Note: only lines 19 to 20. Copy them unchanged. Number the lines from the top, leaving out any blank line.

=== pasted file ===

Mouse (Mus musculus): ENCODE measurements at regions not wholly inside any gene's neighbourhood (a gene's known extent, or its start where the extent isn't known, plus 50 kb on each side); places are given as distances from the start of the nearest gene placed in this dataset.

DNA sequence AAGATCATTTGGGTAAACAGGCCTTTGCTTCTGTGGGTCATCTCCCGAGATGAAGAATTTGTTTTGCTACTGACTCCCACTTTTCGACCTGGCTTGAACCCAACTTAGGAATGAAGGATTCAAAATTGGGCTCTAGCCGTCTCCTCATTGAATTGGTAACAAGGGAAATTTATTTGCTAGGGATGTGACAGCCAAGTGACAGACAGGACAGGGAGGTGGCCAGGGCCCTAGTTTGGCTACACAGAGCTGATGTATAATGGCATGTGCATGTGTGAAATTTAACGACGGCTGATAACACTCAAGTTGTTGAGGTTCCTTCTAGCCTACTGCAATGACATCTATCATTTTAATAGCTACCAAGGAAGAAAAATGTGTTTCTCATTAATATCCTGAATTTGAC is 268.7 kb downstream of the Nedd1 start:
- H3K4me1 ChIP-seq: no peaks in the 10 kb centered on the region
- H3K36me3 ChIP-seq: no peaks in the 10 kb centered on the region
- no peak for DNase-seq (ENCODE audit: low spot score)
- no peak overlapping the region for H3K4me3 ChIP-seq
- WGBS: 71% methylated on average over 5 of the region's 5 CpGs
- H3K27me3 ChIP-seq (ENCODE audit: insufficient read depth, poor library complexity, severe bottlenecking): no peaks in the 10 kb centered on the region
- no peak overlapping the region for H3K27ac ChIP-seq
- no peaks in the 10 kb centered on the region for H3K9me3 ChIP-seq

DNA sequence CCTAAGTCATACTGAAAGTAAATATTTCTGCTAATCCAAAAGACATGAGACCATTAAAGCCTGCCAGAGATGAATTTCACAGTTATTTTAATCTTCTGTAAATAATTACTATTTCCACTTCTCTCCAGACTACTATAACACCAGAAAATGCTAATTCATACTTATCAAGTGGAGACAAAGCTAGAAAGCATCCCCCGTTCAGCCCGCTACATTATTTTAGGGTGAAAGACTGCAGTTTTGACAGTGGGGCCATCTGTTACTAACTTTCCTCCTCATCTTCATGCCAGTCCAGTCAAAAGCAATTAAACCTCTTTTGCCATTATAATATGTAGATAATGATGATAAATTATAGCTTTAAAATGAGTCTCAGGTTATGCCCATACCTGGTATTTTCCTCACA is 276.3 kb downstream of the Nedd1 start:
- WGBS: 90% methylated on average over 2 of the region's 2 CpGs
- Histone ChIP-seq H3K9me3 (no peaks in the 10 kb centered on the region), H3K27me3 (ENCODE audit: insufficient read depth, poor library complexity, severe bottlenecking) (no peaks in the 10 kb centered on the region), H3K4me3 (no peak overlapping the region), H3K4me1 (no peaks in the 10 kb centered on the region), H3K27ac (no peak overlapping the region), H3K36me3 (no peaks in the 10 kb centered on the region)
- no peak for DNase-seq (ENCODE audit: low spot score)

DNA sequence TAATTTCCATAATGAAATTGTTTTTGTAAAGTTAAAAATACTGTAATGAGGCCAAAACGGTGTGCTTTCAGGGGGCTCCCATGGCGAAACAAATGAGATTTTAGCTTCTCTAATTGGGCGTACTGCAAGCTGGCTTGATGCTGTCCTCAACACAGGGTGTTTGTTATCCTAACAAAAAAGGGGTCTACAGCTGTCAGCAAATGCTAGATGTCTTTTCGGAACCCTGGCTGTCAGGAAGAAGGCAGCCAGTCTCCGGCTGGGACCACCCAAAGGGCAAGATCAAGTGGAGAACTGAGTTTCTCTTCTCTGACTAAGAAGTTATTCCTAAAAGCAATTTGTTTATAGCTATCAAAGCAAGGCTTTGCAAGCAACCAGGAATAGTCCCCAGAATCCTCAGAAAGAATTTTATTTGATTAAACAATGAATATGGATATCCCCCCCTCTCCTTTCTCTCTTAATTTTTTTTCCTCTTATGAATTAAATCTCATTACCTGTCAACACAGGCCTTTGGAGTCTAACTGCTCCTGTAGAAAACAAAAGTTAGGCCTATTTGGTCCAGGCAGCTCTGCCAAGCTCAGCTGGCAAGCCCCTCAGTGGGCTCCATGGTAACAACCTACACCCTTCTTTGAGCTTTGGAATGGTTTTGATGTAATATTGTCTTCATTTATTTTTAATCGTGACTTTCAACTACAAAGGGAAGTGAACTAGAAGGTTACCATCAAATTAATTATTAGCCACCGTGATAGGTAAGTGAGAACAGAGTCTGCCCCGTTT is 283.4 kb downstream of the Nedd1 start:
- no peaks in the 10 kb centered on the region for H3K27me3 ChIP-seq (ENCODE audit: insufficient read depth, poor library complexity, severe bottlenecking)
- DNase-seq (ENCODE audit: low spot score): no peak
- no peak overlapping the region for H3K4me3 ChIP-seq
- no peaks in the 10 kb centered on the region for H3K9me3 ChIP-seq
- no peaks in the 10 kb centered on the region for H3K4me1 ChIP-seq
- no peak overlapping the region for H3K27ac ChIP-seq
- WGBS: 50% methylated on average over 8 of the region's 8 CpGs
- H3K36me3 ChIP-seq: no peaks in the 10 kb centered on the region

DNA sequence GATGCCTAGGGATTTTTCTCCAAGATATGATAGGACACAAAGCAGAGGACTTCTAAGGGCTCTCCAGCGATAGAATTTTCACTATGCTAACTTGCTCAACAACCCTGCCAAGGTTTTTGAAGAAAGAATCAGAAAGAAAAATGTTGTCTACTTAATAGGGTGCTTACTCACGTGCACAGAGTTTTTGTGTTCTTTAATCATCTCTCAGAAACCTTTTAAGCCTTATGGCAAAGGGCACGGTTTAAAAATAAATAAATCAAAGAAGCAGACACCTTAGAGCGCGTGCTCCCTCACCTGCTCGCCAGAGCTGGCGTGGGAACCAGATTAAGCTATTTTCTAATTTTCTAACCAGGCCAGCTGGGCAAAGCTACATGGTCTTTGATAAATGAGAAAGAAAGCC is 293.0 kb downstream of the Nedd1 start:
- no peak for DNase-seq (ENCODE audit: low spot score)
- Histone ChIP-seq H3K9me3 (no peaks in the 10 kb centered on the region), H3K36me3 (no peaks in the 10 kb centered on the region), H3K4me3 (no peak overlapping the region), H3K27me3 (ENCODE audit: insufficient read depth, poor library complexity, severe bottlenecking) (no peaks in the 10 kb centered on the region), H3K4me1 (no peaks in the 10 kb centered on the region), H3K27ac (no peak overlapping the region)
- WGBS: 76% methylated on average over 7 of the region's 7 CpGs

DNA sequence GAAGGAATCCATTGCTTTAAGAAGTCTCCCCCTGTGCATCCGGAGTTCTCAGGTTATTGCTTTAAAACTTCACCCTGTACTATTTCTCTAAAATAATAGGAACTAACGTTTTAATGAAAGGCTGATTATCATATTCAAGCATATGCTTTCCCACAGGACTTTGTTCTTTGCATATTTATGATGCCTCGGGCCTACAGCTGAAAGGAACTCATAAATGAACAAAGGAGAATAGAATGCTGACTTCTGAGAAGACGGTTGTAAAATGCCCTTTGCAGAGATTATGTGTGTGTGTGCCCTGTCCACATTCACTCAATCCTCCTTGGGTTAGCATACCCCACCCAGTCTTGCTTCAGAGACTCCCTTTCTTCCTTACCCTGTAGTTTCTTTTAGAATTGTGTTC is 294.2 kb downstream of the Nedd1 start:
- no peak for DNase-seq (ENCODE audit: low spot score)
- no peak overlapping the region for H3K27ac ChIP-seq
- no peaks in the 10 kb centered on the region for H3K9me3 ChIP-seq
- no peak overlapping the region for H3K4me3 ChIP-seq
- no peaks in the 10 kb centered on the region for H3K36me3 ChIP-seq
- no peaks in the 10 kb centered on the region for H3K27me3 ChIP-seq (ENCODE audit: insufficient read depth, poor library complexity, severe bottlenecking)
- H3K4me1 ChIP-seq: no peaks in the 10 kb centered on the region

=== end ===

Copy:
- no peaks in the 10 kb centered on the region for H3K9me3 ChIP-seq
- no peaks in the 10 kb centered on the region for H3K4me1 ChIP-seq